The treatment of pressure ulcers begins with a comprehensive assessment of both the patient and the wound.
Wounds should be evaluated for stage, size, sinus tracts, necrotic tissue, exudate, and the presence of granulation. This may be facilitated by using the staging systems described above.
Attention to precipitating factors is central to the treatment of all pressure ulcers. Preventive measures that are already in place should be reviewed and their intensity increased. This is particularly true for stage 1 ulcers, which may be a warning that more serious lesions are to follow.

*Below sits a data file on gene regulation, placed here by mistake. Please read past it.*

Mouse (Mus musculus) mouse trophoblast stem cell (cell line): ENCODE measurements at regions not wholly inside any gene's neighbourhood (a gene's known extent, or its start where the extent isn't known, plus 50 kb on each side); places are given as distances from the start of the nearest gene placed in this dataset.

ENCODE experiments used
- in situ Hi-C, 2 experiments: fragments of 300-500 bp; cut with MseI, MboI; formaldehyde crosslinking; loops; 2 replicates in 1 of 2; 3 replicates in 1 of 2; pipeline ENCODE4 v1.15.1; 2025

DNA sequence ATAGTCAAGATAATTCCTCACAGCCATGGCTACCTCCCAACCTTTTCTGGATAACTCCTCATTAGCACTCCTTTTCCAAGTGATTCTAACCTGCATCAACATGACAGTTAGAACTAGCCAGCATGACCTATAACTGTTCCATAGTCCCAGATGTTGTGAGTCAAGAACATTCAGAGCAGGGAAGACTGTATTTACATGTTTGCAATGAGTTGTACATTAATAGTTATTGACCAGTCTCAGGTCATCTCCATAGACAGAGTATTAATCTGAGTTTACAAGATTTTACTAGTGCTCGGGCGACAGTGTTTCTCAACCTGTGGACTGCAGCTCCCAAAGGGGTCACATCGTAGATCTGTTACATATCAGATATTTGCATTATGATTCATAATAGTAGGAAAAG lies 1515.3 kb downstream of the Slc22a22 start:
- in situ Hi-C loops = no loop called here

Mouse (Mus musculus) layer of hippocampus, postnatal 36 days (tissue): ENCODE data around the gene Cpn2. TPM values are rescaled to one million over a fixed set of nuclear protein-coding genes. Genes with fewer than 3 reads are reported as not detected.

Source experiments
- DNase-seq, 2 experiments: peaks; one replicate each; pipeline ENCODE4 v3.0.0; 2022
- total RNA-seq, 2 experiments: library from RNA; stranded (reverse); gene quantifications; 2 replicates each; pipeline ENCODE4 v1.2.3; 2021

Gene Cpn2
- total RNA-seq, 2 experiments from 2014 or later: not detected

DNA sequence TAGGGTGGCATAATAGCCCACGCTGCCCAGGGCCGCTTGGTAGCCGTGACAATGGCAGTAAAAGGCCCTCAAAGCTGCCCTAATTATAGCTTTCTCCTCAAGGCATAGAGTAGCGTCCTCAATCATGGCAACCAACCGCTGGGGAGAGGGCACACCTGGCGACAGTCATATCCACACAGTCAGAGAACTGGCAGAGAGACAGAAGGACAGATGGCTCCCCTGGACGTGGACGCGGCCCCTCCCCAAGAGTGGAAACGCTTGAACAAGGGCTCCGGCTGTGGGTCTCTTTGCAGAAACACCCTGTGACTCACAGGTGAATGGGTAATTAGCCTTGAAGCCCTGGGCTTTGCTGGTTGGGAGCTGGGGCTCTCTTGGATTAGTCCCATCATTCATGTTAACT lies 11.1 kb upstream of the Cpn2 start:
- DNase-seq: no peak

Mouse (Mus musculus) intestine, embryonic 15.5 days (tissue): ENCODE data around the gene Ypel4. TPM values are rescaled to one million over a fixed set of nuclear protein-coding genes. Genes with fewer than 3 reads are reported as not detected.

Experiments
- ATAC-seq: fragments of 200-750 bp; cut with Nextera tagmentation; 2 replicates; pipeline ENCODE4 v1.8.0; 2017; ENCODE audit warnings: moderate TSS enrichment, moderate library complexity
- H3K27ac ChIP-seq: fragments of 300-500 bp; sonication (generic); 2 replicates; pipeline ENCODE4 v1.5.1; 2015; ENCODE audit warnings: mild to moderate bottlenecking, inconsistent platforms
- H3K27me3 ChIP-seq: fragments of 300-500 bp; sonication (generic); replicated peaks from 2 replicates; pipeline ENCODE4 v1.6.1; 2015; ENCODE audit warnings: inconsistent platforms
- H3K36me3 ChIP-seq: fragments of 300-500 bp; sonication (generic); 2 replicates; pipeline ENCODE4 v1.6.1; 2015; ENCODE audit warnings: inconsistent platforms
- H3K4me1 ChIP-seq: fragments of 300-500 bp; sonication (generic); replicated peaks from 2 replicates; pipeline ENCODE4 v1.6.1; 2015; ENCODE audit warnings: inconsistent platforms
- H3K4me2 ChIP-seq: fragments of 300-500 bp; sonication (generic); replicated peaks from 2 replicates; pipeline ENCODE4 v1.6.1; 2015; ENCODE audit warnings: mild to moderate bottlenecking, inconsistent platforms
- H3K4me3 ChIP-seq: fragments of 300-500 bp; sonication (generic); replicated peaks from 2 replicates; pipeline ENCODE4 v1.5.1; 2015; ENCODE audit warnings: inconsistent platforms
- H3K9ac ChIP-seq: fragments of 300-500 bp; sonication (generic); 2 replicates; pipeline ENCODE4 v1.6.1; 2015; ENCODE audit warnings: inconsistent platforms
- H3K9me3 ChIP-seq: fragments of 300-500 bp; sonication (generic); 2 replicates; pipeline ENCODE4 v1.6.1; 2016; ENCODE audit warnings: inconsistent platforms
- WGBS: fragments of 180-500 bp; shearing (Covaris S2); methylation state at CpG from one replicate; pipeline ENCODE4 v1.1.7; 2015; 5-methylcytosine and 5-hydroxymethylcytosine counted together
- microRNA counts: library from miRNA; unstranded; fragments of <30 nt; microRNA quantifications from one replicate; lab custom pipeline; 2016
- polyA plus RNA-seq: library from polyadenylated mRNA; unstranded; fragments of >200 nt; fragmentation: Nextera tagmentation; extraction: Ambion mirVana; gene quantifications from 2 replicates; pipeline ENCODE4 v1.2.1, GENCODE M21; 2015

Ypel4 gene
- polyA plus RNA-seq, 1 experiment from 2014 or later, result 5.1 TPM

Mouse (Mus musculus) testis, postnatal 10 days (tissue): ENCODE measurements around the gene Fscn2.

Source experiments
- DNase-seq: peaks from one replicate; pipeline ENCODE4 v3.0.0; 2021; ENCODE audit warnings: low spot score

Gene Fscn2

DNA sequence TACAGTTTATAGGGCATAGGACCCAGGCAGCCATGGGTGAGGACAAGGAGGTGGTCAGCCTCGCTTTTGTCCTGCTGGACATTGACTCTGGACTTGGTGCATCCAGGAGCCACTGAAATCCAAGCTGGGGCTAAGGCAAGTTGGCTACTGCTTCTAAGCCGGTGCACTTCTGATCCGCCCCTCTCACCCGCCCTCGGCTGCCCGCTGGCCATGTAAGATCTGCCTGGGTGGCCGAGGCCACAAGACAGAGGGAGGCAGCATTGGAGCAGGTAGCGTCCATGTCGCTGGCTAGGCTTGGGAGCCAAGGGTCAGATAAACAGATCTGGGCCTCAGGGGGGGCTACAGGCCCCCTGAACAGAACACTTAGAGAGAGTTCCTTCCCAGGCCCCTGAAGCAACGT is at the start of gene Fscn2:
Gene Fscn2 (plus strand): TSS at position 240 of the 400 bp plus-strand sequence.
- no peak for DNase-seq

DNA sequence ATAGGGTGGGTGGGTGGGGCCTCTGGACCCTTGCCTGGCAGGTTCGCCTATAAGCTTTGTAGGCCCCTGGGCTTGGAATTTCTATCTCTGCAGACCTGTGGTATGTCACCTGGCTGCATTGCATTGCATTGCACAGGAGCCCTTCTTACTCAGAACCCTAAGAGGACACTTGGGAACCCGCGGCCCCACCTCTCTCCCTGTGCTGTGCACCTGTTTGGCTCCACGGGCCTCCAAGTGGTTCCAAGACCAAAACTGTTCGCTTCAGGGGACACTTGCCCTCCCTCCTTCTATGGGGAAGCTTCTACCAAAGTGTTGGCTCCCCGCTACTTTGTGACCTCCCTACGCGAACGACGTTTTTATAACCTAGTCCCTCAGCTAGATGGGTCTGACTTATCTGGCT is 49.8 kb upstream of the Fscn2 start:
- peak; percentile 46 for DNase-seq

Stage 2 pressure ulcers usually require an occlusive or semipermeable dressing that will maintain a moist wound environment. Wet-to-dry dressings are avoided since these wounds generally require little debride-ment.
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